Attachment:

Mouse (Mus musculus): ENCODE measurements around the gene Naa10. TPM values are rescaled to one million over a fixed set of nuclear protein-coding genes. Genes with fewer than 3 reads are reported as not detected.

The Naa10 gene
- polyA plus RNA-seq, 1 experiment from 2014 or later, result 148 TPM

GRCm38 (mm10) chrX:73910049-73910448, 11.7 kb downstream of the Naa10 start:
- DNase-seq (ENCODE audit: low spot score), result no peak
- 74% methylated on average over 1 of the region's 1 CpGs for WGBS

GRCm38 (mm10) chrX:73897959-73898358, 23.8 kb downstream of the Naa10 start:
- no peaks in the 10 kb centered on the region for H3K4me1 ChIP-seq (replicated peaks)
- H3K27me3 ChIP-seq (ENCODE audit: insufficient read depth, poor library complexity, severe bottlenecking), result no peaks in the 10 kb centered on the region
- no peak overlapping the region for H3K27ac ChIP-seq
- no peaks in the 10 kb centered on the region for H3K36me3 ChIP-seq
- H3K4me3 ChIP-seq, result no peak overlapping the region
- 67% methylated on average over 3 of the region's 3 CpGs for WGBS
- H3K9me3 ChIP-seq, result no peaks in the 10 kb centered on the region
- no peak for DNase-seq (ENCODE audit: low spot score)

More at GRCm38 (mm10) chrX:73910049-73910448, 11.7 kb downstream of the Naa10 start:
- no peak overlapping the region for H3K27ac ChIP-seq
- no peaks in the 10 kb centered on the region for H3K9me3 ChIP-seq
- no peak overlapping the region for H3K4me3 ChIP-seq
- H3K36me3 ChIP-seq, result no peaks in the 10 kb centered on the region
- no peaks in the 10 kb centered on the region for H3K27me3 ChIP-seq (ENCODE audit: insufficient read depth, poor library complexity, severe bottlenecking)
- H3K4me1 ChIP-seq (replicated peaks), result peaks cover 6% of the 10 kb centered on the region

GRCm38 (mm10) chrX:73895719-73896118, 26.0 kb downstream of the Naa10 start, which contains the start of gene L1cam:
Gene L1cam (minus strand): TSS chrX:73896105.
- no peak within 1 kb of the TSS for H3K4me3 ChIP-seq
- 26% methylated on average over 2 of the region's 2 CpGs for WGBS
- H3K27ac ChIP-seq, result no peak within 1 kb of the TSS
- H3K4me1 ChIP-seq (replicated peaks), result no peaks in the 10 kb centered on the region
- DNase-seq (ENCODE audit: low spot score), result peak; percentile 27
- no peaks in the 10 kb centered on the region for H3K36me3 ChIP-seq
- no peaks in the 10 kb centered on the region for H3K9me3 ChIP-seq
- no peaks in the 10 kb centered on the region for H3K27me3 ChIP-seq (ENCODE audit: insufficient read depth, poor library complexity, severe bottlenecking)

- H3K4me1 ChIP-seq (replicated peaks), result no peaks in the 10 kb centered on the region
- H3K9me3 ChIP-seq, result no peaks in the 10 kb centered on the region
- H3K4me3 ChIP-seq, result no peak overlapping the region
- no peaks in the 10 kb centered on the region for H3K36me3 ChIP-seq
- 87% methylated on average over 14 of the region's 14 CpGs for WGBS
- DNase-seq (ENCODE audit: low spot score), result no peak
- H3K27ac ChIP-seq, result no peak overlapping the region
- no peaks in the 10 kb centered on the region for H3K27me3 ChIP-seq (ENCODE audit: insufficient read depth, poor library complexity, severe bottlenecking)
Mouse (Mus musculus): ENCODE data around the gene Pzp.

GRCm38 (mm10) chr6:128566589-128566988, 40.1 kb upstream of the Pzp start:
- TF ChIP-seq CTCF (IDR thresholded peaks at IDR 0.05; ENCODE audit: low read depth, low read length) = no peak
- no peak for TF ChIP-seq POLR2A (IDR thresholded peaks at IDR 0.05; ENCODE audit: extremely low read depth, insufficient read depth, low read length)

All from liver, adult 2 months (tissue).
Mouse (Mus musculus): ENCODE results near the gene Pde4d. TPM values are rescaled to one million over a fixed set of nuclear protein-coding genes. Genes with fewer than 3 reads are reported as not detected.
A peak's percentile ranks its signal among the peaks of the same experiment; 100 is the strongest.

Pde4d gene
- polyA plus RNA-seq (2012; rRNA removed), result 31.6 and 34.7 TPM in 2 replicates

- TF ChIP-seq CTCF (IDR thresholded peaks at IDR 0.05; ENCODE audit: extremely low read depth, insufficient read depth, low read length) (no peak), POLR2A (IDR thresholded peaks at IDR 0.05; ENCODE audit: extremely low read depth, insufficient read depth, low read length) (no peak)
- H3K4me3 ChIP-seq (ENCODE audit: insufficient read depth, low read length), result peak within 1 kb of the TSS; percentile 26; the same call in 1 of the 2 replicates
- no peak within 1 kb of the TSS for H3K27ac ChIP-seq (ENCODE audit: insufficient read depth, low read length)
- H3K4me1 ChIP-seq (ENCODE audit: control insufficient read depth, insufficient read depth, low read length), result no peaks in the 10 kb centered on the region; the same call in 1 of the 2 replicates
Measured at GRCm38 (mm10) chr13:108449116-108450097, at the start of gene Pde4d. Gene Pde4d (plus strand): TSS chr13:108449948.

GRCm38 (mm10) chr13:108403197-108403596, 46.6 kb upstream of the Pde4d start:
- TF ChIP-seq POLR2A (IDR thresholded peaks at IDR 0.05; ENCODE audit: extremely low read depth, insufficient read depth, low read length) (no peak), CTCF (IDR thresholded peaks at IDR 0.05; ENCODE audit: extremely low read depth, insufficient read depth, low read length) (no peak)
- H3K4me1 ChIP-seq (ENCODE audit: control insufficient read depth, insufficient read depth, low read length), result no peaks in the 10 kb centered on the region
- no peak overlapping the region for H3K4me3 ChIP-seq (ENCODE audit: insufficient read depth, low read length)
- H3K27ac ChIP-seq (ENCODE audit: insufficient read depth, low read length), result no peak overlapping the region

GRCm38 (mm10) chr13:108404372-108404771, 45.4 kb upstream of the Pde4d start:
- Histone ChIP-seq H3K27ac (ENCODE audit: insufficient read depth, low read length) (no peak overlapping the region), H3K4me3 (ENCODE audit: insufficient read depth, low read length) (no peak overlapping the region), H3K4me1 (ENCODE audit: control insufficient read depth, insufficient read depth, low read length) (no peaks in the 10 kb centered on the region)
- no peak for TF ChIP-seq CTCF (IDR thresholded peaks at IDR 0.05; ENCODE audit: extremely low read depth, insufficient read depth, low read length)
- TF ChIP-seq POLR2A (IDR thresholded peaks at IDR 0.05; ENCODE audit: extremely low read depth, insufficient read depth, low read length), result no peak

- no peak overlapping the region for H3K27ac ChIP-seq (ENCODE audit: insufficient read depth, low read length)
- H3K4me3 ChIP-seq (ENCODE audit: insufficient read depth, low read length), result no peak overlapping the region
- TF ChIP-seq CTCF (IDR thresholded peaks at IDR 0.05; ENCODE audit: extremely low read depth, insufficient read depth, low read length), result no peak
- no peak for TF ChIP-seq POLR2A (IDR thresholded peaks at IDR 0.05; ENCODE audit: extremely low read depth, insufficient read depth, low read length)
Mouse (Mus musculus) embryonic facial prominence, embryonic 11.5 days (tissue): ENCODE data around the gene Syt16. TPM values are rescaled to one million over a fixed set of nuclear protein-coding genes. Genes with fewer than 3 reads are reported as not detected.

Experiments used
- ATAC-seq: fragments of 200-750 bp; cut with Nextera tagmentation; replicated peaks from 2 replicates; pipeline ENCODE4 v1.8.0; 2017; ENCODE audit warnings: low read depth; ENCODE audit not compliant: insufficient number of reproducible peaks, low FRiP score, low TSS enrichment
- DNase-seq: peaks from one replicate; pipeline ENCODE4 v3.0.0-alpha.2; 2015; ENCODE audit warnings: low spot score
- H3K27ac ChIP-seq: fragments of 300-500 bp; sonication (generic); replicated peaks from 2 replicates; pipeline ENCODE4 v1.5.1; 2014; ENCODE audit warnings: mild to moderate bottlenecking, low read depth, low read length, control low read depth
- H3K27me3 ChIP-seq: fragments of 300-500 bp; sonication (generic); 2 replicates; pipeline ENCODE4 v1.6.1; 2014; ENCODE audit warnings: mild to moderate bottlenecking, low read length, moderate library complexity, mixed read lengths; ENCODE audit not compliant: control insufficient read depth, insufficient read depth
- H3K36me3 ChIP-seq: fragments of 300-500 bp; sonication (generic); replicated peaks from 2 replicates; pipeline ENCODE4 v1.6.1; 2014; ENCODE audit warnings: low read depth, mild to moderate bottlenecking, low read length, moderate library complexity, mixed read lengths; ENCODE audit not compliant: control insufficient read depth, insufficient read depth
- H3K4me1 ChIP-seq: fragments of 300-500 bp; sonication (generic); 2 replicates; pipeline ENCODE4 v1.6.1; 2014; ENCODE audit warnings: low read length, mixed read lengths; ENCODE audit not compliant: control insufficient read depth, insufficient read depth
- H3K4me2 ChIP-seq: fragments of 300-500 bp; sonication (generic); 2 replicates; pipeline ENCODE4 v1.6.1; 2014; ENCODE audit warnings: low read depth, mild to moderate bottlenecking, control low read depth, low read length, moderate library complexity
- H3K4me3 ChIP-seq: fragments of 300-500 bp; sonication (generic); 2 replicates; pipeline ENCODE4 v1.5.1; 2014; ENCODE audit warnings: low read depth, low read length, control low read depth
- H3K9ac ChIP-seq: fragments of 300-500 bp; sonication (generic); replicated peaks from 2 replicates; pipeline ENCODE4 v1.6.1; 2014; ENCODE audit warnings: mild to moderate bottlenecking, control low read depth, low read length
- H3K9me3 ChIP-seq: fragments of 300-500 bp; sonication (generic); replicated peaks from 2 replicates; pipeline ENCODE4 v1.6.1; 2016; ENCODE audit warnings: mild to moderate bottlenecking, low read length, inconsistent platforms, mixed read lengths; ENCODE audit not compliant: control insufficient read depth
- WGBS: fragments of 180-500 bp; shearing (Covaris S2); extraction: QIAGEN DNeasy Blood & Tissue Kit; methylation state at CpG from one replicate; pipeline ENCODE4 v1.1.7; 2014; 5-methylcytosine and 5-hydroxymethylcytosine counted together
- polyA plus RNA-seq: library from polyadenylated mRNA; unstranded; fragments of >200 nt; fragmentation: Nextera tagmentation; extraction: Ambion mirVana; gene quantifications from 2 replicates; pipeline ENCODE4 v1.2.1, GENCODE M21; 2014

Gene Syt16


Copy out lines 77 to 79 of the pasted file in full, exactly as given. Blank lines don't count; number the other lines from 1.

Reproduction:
- H3K4me3 ChIP-seq: fragments of 300-500 bp; sonication (generic); 2 replicates; pipeline ENCODE4 v1.5.1; 2014; ENCODE audit warnings: low read depth, low read length, control low read depth
- H3K9ac ChIP-seq: fragments of 300-500 bp; sonication (generic); replicated peaks from 2 replicates; pipeline ENCODE4 v1.6.1; 2014; ENCODE audit warnings: mild to moderate bottlenecking, control low read depth, low read length
- H3K9me3 ChIP-seq: fragments of 300-500 bp; sonication (generic); replicated peaks from 2 replicates; pipeline ENCODE4 v1.6.1; 2016; ENCODE audit warnings: mild to moderate bottlenecking, low read length, inconsistent platforms, mixed read lengths; ENCODE audit not compliant: control insufficient read depth